I feel like I have to clarify how I now feel about my son. The day I found the email telling me that my son was looking for me was the happiest day of my life. I could NEVER walk away from him again, I don’t know what I would do if he ever decided to back off from our “reunion”. Right now all my son is comfortable with is emails & we are friends on facebook, even after almost 10 months. I want SO badly to meet him, see him, hold him, look into his eyes & tell him in person how much I love him. It scares me that he will never want more. I have to remind myself that I already have so much more than I did before, than I ever thought I would have.

    I feel like I have lived 3 lives: Before giving birth to my firstborn son, the “lost” years without him, and now the wonderful life that includes him.

    • Oh, Susie, I did not take that from your comment at all. Nor do I think anyone else did. It is obvious you loved your son and it makes perfect sense why you might have been in denial. As Triona so astutely notes, this is often done by many moms to survive the trauma of surrendering their child.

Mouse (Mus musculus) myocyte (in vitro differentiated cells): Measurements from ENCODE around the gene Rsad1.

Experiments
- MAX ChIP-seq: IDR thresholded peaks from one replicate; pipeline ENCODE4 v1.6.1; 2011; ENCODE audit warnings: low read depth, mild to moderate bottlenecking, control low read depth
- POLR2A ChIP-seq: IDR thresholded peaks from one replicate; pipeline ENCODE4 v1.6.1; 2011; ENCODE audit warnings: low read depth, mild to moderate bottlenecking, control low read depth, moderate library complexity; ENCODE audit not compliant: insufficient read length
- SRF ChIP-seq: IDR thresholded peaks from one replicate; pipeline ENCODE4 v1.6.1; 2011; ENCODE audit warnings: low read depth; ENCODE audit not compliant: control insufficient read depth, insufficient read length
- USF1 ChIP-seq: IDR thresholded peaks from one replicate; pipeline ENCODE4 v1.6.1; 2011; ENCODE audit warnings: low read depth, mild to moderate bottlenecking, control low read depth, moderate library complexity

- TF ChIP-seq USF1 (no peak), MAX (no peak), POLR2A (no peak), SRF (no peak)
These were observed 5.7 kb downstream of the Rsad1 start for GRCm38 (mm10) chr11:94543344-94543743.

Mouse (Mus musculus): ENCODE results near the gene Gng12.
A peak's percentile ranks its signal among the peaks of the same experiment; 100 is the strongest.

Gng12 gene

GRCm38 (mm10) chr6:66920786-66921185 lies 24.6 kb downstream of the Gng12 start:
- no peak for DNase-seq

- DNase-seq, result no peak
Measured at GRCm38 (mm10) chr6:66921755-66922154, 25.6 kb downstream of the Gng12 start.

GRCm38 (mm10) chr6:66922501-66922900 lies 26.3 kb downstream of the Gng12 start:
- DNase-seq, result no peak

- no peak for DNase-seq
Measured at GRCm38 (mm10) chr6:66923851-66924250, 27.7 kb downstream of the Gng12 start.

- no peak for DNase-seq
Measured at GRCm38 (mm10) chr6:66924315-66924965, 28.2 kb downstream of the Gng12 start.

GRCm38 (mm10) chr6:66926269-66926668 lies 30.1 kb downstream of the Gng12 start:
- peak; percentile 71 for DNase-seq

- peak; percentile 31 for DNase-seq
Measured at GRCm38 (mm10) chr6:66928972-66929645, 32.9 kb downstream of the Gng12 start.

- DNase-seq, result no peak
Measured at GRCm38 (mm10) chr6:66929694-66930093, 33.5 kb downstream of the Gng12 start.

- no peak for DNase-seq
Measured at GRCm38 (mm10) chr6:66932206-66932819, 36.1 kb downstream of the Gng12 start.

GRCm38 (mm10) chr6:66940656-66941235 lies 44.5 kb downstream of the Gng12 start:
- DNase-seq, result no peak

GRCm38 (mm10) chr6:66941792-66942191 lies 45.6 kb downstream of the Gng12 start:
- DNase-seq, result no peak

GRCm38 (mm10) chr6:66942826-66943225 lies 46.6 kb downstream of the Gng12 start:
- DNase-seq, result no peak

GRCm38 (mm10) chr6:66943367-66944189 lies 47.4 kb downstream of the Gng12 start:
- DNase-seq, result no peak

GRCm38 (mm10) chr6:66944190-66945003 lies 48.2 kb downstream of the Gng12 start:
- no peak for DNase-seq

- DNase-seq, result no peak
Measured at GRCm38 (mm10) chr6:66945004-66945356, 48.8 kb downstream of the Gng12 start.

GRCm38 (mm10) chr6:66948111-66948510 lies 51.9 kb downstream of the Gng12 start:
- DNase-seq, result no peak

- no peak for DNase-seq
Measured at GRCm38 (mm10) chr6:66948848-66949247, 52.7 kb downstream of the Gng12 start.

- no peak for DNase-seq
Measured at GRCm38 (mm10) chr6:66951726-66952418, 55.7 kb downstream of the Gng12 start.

My point that I was trying to make is that for me, I understand the intellectual reasons for denial and avoidance. I dont however know how it FEELS. Knowing it and feeling it are completely separate in my mind.

      I never felt that denial and avoidance with my daughter. I acknowledged her, the trauma, the horror from day one.

      Hugs to you. I am so glad you are here and sharing your thoughts.

      • Hi Susie–I didn’t mean for my comments to throw you for a loop either. I don’t think you disconnected from your son, your reaction to finding him says it all. In my case I don’t blame my mother at all for surrendering me. The part I am upset about is that she is refusing to acknowledge me, here and now. Like Suz, I understand intellectually why women deny and avoid, but I don’t know how it *feels*. I don’t understand why my mother wants to pretend I don’t exist. I guess it must have been so traumatic that it’s the only way she can live with the past. I would think it would be more healing to acknowledge and move on, but I’m not her. I just wish my access to my records weren’t dependent on her, then maybe I could find some peace of my own.